Yesemek quarry and workshop complex is truly a unique place on a global scale. In the old days, it served as a quarry and a workshop of monumental sculptures that decorated the Hittite sanctuaries in the south-eastern Anatolia. Today, it is the largest place of its kind, known to researchers of the Middle East. The travellers who arrive there can admire hundreds of Hittite sculptures in various stages of completion.
It is now known that the quarries in Yesemek were first used during the period of the Hittite Empire that is between the 14th and the 12th century BCE. It was most probably opened by Suppiluliuma I, the Hittite Emperor who reigned from 1380 to 1345 BCE. At the time, the workshop was run by the Hurrian craftsmen. The reason Yesemek was chosen as the location of the quarry was its proximity to dolerite deposits. Dolerite is a volcanic rock with a composition similar to basalt, but coarser. This rock found nearby Yesemek has attractive colours of grey and purple, and is ideal for carving.
Yesemek quarries were also active in the times of neo-Hittite states, from the 9th to the 8th century BCE. It this later period, Yesemek belonged to the kingdom of Sam'al and the craftsmen were joined by the Arameans. The quarry was closed when the Assyrians destroyed the Kingdom of Sam'al. They conquerors took all the artisans hostage and abandoned the local quarry and workshops.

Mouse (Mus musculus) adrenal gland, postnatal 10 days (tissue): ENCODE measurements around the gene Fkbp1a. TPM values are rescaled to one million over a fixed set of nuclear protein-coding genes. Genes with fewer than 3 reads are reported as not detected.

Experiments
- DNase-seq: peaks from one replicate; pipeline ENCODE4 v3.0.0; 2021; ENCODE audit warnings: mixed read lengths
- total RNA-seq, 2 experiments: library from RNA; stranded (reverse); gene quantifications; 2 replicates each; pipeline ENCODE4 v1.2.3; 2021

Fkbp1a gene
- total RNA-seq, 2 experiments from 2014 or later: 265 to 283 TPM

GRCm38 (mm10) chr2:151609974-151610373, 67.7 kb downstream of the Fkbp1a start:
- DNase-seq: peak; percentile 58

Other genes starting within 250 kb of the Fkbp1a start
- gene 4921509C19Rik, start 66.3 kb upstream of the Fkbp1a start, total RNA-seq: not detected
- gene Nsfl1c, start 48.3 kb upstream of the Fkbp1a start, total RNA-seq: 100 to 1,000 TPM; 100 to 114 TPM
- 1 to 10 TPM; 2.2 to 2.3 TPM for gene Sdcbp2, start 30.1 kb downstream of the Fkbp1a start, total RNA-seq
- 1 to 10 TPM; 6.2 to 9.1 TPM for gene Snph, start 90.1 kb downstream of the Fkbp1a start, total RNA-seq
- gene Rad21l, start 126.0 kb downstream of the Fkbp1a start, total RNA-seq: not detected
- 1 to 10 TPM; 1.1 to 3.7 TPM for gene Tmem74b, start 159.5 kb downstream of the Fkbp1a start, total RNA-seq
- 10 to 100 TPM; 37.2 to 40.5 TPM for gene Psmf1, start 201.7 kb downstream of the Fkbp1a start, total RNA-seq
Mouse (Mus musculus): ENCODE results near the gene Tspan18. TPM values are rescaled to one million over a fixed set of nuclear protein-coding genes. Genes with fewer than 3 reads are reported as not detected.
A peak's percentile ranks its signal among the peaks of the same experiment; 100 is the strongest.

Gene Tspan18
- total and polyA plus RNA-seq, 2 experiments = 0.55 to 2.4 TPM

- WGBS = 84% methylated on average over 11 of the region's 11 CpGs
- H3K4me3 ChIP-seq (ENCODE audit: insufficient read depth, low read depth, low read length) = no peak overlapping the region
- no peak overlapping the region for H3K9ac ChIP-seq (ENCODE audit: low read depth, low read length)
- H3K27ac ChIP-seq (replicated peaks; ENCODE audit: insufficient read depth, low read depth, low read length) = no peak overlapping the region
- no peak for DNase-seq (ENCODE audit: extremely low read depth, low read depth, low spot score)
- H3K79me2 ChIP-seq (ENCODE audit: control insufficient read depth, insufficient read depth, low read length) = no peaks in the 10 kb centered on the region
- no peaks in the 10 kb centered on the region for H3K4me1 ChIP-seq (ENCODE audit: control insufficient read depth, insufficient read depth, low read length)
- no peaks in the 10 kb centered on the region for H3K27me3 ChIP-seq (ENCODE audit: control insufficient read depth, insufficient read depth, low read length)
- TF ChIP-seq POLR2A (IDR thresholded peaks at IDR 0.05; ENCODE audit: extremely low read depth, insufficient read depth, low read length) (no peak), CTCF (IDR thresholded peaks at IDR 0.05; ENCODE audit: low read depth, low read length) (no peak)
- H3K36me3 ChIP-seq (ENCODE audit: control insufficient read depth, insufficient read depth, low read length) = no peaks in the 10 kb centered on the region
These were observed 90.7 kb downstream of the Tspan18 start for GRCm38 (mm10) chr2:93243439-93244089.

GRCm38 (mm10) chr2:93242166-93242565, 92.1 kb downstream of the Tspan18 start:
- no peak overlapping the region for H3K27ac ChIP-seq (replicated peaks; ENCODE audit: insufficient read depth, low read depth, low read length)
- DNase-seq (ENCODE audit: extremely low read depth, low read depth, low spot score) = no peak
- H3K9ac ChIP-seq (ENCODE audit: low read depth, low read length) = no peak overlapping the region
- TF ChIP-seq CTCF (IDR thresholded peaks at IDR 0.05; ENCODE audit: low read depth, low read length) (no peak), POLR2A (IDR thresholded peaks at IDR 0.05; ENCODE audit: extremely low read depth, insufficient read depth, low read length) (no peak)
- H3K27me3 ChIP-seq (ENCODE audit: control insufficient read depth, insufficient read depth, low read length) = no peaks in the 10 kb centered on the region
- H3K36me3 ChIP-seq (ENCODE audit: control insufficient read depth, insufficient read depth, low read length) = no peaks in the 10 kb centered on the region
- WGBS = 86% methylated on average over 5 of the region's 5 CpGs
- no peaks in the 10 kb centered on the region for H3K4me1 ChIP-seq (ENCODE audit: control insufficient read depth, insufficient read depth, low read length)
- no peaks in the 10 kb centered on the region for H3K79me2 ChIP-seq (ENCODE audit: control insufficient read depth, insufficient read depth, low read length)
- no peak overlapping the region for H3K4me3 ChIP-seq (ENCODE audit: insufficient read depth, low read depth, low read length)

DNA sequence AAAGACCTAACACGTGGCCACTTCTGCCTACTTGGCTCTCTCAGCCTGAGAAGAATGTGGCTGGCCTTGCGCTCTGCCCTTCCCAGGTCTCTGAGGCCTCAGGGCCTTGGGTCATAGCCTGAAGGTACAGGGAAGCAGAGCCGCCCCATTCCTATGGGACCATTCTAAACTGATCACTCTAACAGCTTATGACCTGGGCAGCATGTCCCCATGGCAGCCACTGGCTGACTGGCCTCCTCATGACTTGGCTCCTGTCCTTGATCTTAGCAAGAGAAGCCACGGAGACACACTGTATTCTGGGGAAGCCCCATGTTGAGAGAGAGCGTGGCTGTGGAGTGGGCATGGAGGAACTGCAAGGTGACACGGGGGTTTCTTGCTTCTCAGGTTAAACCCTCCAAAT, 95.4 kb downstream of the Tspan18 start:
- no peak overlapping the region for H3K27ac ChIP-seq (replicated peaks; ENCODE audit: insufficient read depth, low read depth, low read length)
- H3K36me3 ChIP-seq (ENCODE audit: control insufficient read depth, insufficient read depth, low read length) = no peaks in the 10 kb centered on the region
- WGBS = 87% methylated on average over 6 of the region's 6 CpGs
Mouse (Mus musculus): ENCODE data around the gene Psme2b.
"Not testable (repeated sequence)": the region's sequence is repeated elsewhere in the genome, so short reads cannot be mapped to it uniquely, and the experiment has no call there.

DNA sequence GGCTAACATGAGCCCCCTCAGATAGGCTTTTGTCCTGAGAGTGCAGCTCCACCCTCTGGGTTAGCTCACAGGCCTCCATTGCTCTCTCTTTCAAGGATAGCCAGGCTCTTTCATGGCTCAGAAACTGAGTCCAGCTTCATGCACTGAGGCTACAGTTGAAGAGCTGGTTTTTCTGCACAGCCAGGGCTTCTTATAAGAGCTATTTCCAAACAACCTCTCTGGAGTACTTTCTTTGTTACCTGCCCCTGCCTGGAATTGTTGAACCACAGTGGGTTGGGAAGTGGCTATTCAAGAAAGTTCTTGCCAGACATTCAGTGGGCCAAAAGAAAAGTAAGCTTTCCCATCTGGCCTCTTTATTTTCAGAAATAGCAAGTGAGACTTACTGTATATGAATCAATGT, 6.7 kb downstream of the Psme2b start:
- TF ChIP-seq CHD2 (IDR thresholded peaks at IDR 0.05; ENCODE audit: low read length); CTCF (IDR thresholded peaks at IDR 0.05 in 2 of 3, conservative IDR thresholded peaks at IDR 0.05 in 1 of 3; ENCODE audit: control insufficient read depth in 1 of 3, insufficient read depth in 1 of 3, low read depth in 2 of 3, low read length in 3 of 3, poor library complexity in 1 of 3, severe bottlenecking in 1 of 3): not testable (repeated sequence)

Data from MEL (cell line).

Yesemek is situated on a hillside, now known as Aslanlıtepe i.e. the Lions Hill. Near the summit, there are the remains of quarries, where dolerite was obtained, and below - the workshops of sculptors. Finished sculptures were transported to the nearby sanctuaries and cities. Researchers have been intrigued by the lack of sculptors' tools in Yesemek. They proposed a theory to explain this puzzle that suggests the statues were transported in an unfinished state to their destinations, and there they were refined with the details.
The workshop in Yesemek was discovered by the Austrian anthropologist and archaeologist Felix von Luschan in the 90s of the 19th century. Von Luschan made numerous expeditions in the Middle East. He accompanied many other travellers, including Karol Lanckoroński during his expedition to Pamphylia and Pisidia. He also joined the journey of Carl Humann to study on the peak of Mount Nemrut. In 1888, he discovered the ruins of the city known as Sam'al, the capital of the small, neo-Hittite kingdom. It was hidden inside Zincirli Höyük mound. Von Luschan, along with Robert Koldewey, carefully excavated and studied this mound on behalf of the German Oriental Society. During these excavations, they discovered the nearby workshop in Yesemek, but they did not start digging there.
The first systematic excavations in Yesemek were made in the years 1958-1961, by Professor Bahadır Alkım. His team identified about 200 monumental, unfinished statues. The second round of work was carried out in the years 1988-1991, under the direction of İlhan Temizsoy. This time, even more sculptures were discovered. Currently, there are over 300 statues visible, and the researchers believe that many more pieces are still underground, waiting to be excavated.
During a visit to Yesemek, the visitors are most surprised by the huge, almost industrial scale of the entire project. The vast area and the overwhelming number of sculptures give us an excellent idea of the power of the Hittite where there was the need for so many decorative statues.